To summarize, whether you are looking to incorporate existing memes or create new ones, it demands a marketing strategy with thorough analysis of your brand’s perceived image, its values and a compatibility to the products or services your brand provides. To make things easier, perhaps Shifman’s (2012) definition of key meme factors might come in handy when crafting a remixable meme. This will certainly increase your chances of virality.
Bruce, M. & Solomon, M. R. 2013. ‘Managing for media anarchy: A corporate marketing perspective’, Journal of Marketing Theory & Practice, Vol. 21 No.3, pp. 307–18. Available Online:http://eds.a.ebscohost.com.ludwig.lub.lu.se/eds/pdfviewer/pdfviewer?vid=8&sid=268d6c97-0a6d-4d65-bc87-ad4c6bc4ebee%40sdc-v-sessmgr05 [Accessed 26 November 2018]
Burgess, J. 2008. ‘All your chocolate rain are belong to us? Viral video, YouTube and the dynamics of participatory culture’, in Video Vortex Reader: Responses to YouTube, Amsterdam: Institute of Network Cultures, pp. 101–09. Available Online: https://eprints.qut.edu.au/18431/1/18431.pdf[Accessed 26 November 2018]
Christodoulides, G., Jevons, C. & Bonhomme, J. 2012. Memo to Marketers: Quantitative Evidence for Change. How User-Generated Content Really Affects Brands. 2012. Journal of Advertising Research. Vol. 52, No. 1, pp.53-64. Available Online: http://eds.b.ebscohost.com/eds/pdfviewer/pdfviewer?vid=2&sid=47db39a5-599e-4816-ac96-3a9cf0a28da4%40pdc-v-sessmgr02 [Accessed 22 November 2018]
Holt, D. & Cameron, D. 2010. Cultural Strategy: Using Innovative Ideologies to Build Brands, New York: Oxford University Press. Available Online:https://books.google.se/books?hl=en&lr=&id=CDgtbanRLT8C&oi=fnd&pg=PR7&dq=+Cultural+Strategy:+Using+Innovative+Ideologies+to+Build+Brands&ots=7N4NRAYPsP&sig=5EqP6TwIE8TkNXEtDT208wrm5nQ&redir_esc=y#v=onepage&q=memes&f=false [Accessed 25 November 2018]
Jenkins, H., Purushotma, R., Weigel, M., Clinton, K. & Robison, A. J. 2007. Confronting the Challenges of Participatory Culture: Media Education for the 21st Century, Chicago, IL: The John D. and Catherine T. MacArthur Foundation. Available Online:http://eds.b.ebscohost.com/eds/results?vid=1&sid=8a8cae67-eaaf-4b2e-9869-6cac7a8973d0%40pdc-v-sessmgr01&bquery=(Confronting+AND+the+AND+Challenges+AND+%22of%22+AND+Participatory+AND+Culture%3a+AND+Media+AND+Education+AND+for+AND+the+AND+21st+AND+Century)&bdata=JmNsaTA9RlQxJmNsdjA9WSZ0eXBlPTAmc2l0ZT1lZHMtbGl2ZSZzY29wZT1zaXRl[Accessed 25 November 2018]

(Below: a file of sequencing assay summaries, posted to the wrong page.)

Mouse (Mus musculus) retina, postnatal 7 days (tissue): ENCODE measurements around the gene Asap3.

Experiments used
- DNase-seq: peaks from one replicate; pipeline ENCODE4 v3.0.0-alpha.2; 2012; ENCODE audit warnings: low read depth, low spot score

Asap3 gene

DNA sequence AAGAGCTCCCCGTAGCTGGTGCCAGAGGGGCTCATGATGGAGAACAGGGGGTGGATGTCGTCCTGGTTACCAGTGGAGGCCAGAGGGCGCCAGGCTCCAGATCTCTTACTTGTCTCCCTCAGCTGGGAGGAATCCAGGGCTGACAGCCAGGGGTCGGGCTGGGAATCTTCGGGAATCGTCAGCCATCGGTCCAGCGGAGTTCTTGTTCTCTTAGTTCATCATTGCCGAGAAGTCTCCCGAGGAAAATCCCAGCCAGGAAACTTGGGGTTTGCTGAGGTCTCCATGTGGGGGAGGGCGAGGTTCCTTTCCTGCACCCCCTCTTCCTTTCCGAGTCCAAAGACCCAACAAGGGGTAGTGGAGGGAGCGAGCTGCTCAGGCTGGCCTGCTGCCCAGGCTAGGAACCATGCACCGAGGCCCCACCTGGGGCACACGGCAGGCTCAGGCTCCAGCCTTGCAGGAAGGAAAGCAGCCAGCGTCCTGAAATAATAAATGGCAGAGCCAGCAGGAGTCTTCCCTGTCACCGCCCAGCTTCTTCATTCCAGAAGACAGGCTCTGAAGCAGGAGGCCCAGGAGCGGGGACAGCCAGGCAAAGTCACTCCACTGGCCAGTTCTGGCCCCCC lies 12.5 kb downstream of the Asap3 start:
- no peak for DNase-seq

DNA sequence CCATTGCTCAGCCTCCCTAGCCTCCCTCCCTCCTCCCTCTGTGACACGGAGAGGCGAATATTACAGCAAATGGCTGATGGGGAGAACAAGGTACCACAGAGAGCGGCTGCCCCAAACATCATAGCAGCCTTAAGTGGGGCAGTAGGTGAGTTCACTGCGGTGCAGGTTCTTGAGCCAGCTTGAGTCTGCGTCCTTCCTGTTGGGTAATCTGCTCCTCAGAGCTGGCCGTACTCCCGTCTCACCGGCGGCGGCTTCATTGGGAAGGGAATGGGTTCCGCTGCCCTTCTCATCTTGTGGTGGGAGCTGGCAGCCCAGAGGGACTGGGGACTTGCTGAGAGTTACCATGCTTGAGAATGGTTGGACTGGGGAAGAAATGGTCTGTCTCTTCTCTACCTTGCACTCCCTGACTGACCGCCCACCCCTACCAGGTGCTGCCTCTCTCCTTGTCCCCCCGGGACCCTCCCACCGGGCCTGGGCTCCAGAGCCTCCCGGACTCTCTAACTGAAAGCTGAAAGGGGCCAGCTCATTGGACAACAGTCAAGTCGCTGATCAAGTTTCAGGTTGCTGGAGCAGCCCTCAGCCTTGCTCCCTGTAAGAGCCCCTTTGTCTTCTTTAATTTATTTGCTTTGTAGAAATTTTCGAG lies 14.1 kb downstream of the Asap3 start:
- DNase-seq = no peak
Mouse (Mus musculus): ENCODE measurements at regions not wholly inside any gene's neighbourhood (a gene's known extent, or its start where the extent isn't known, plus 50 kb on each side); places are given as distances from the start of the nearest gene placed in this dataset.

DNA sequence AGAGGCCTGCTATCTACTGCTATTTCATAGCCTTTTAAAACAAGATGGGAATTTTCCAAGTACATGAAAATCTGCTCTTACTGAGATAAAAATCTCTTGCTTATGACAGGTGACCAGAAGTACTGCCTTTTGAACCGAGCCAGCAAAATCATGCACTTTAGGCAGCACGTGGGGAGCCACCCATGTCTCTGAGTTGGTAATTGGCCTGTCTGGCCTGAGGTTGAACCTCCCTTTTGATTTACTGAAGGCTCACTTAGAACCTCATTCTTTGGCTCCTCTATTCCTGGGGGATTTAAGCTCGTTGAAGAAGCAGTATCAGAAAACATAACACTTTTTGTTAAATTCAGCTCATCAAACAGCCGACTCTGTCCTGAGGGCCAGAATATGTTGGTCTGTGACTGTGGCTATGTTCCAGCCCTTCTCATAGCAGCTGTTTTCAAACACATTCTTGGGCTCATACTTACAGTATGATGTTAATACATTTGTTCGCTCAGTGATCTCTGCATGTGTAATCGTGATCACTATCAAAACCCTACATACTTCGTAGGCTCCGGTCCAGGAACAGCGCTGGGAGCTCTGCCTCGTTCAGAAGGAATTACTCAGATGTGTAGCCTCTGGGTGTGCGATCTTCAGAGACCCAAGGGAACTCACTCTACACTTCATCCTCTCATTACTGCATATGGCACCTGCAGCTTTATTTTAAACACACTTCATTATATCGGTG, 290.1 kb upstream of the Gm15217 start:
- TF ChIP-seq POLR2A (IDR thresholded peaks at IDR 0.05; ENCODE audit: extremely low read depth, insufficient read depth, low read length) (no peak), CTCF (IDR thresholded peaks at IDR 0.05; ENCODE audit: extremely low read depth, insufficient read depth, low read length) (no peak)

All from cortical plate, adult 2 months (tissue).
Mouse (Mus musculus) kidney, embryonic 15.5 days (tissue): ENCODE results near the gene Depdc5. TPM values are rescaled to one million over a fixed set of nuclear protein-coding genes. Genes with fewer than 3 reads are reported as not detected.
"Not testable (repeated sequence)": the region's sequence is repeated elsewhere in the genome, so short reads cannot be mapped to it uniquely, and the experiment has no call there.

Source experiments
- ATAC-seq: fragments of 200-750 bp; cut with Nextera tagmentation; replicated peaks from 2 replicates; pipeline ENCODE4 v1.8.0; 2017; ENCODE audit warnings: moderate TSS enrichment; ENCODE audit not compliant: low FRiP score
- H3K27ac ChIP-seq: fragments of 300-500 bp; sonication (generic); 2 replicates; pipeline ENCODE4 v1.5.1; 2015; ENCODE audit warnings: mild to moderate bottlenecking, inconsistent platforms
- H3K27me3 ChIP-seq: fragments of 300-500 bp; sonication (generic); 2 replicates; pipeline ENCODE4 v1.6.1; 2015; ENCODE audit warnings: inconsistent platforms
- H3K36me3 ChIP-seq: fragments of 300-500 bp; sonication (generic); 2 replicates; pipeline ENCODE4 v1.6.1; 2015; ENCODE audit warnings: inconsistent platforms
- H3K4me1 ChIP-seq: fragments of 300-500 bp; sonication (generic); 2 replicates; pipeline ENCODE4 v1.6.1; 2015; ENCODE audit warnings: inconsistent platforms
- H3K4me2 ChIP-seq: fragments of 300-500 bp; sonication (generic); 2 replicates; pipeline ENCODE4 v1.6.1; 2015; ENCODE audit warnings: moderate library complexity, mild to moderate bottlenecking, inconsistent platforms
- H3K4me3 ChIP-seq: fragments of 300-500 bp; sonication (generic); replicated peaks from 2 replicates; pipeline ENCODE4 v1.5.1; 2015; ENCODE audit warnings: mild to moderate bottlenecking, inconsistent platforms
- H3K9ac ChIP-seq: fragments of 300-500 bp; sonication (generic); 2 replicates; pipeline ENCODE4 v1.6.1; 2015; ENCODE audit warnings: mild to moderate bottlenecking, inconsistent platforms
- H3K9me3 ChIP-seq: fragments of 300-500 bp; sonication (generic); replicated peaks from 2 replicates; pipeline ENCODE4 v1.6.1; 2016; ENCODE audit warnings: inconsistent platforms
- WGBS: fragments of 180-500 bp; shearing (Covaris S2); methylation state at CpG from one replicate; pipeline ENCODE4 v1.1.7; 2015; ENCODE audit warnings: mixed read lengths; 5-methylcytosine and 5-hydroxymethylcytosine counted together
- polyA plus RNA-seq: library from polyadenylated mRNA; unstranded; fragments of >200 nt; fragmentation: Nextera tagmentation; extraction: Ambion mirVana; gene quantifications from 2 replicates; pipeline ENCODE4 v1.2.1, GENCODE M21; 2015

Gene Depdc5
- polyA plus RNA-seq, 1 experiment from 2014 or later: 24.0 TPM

Knobel, M. 2006. Memes and Affinity Spaces: Some Implications for Policy and Digital Divides in Education. E-Learning, Vol. 3, No.3, p 411-427. Available Online: http://eds.a.ebscohost.com/eds/detail/detail?vid=2&sid=93e3323b-7fb3-462b-b528-8695b9eb62ce%40sessionmgr4006&bdata=JnNpdGU9ZWRzLWxpdmUmc2NvcGU9c2l0ZQ%3d%3d#AN=EJ873441&db=eric [Accessed 25 November 2018]
Know your memes. 2010. The Most Interesting Man in the World. Part of a Series on Advice Animals. Available Online: https://knowyourmeme.com/memes/the-most-interesting-man-in-the-world#fn16 [Accessed 24 November 218]
Malcolm, H. USA Today Published: Mar 9, 2016 Available Online: https://eu.usatoday.com/story/money/2016/03/09/dos-equis-most-interesting-man-in-the-world-retiring/81432356/ [Accessed 25 November 2018]
Ryerson, U. A Medium Corporation, 2016 Available Online: https://medium.com/@ru_rkya/the-most-interesting-man-in-the-world-5fc6cbfb1fbb [Accessed 25 November 2018]
Sharma, H. 2018. Memes in digital culture and their role in marketing and communication: A study in India. Studies in Communication & Culture. Vol. 9, No. 3, p 303-318. Available Online: http://eds.b.ebscohost.com/eds/pdfviewer/pdfviewer?vid=1&sid=fd6aa709-a01e-4289-b30d-5f7ae48071ca%40sessionmgr120 [Accessed 22 November 2018]
Shifman, L., 2012. An anatomy of a YouTube meme. new media & society, Vol. 14, No. 2, pp.187-203. Publisher: Sage Publications LTD. Available Online: https://journals.sagepub.com/doi/10.1177/1461444811412160 [Accessed 23 November 2018]
Taecharungroj, V. & Nueangjamnong, P. 2015. Humour 2.0: Styles and Types of Humour and Virality of Memes on Facebook. Journal of Creative Communications, Vol. 10, No.3, p 288-302 Available Online: https://journals-sagepub-com.ludwig.lub.lu.se/doi/10.1177/0973258615614420 [Accessed 23 November 2018]
Van Dijd, J., 2012. Van Dijk, J., 2012. The network society. 3rd Ed. Sage Publications. London.
Figure 1/Title image: Meme example https://imgflip.com/memegenerator/14087310/Dos-Equis-Guy-Awesome
Figure 2: TV ad “Dos Equis Most Interesting Man in the World Plays Handball”
Students from the International Marketing and Brand Management program at Lund University are the contributing authors for the BrandBase blog.